IE 11 is not supported. For an optimal experience visit our site on another browser.

For lost migrants to the U.S., cellphones can be lifeline

By Tim Gaynor
/ Source: Reuters

By Tim Gaynor

Lost and without water in the scorching desert a few miles (km) southwest of Tucson, Arizona, a group of six migrants who crossed the Mexican border hoping for a new life in the United States used a cellphone to call emergency services for help.

A few miles to the west on the same day last month, another group of four Mexican men stranded in temperatures well over 100 Fahrenheit (38 Celsius) dialed 911 for emergency services and asked to be rescued.

More than 1,000 illegal immigrants are rescued as they cross into United States from Mexico each year. They are increasingly using cellphones to save their lives, U.S. and Mexican authorities say.

Previously, most migrants were unaware that they could use cellphones to call for help. Others were reluctant to carry them in case they were used by U.S. authorities to track them, or simply because they feared they would get stolen.

U.S. Border Patrol agents say rescues initiated by 911 calls have jumped fivefold in the past three years in the area south of Tucson, the main gateway for migrants slipping into the United States.

The calls are helping agents pinpoint the location of migrants who often risk death from exposure on a foot journey of up to 55 miles in withering heat.

"The addition of being able to locate them a little bit better by having the cellphones ... is helping to save lives," said Mike Scioli, spokesman for the Tucson sector Border Patrol, which rescued 460 migrants in the 10 months to July 31.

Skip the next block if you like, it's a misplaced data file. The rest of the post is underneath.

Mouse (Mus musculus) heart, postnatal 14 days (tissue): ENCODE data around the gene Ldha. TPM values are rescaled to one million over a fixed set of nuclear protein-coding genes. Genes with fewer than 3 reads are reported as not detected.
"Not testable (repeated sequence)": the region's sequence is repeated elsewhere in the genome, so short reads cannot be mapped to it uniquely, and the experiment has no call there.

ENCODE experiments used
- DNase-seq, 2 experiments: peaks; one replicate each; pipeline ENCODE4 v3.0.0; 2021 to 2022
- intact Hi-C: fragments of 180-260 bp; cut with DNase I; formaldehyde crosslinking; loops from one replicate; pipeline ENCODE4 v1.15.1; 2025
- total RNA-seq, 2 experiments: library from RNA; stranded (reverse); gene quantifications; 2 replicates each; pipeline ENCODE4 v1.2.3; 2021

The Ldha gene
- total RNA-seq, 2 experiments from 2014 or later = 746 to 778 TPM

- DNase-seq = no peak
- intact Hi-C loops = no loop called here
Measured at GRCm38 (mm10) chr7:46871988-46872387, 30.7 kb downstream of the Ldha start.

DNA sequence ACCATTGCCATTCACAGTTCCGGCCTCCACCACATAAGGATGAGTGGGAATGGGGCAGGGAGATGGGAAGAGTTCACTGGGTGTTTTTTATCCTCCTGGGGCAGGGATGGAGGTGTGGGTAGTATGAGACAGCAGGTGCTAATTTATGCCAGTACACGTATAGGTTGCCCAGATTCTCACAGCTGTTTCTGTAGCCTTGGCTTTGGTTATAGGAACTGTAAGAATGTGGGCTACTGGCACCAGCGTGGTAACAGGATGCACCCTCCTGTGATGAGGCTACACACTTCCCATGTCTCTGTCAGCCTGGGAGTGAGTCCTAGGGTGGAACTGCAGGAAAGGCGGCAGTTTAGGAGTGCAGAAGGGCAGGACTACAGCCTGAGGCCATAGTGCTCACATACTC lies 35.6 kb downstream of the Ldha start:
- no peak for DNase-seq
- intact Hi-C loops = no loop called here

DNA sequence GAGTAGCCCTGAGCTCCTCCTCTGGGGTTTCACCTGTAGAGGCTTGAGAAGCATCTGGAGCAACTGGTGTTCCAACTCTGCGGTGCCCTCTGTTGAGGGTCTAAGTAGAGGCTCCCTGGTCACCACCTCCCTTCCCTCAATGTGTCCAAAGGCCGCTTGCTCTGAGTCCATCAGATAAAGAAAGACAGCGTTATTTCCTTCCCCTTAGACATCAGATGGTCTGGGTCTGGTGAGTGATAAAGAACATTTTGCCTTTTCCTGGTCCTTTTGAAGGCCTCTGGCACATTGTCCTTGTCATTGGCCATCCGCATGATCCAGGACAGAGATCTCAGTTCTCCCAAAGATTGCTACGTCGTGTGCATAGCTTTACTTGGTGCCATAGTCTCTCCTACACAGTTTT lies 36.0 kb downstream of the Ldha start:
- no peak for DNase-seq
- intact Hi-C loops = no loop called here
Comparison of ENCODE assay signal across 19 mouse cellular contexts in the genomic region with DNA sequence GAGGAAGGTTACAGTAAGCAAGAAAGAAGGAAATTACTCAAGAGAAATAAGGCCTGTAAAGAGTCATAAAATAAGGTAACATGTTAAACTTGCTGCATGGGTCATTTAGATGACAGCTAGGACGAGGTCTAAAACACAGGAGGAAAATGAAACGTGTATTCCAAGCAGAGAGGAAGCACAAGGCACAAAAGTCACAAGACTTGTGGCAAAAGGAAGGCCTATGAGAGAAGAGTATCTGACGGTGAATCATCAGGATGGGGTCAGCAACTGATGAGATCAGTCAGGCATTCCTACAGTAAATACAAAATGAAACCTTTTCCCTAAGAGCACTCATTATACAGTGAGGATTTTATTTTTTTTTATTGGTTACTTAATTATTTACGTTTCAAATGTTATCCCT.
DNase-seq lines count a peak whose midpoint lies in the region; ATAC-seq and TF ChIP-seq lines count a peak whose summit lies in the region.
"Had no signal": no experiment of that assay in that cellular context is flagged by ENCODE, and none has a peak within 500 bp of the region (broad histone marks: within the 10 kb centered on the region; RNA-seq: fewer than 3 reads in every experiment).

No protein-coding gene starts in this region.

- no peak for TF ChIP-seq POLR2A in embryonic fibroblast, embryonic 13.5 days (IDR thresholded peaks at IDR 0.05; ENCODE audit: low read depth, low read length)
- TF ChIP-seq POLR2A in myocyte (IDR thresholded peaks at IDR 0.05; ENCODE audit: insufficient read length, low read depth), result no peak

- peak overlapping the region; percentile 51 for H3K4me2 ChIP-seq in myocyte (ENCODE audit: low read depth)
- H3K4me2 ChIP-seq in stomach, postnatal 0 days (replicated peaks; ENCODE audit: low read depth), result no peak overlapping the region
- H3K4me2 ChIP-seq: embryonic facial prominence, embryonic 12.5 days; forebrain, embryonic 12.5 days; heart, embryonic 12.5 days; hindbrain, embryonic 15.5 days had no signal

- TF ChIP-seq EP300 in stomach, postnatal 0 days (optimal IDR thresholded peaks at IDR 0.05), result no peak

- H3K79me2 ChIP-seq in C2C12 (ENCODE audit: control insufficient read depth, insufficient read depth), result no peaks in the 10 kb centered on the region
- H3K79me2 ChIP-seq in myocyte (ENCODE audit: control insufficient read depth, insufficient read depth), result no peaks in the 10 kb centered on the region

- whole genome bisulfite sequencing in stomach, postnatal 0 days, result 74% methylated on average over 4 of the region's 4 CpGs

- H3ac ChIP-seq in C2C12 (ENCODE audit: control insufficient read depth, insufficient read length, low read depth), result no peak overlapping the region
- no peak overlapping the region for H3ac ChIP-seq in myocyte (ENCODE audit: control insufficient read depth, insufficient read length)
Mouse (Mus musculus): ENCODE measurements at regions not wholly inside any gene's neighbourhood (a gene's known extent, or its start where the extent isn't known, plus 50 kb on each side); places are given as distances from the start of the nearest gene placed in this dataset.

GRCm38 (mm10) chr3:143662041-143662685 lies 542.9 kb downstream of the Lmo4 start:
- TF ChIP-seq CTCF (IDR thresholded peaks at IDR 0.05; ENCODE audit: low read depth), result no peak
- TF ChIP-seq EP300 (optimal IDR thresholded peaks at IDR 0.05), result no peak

The distress calls are relayed by emergency services dispatchers to Spanish-speaking members of the Border Patrol Search Trauma and Rescue team.

They ask callers how many are in their group, what their medical condition is, and where they crossed from Mexico. They also use landscape markers to narrow the search, and, when available, technology to locate cellphone signals.

"If they have a Virgin of Guadalupe (religious symbol), food, water and a cellphone ... they feel safe," said Enrique Enriquez, coordinator for a migrant protection group called Grupo Beta in Nogales, south of the border. "They say to themselves, 'I'm protected, I'll make it.'"


Successive U.S. governments have ratcheted up security along the porous Mexico border since the mid 1990s, to stem the flow of illegal immigrants. In response, many head into remote desert and mountain areas to try to slip north undetected. Each year hundreds die making the trip.

While packing a phone leads to the rescue of many --including the 10 migrants picked up July 19, who were offered first aid and processed for deportation -- it is a far from reliable means of saving lives.

Enriquez said bandits, dubbed "bajadores" in Mexico, frequently steal migrants' phones.

And some migrants who died despite having cellphones with them may have become too weak or disoriented to call, or found themselves in an area with little or no cellphone reception.

Among items recovered with the skeletal remains of one migrant in desolate wilderness near the town of Ajo, southwest of Tucson in late April, were two Mexican cellphones.

"One of them I turned on, and it was functional," said Bruce Parks, the Chief Medical Examiner for Pima County, adding it was in an area known for poor cellphone coverage.

"If you've got a few bars, or no bars, you're not going to be making any calls."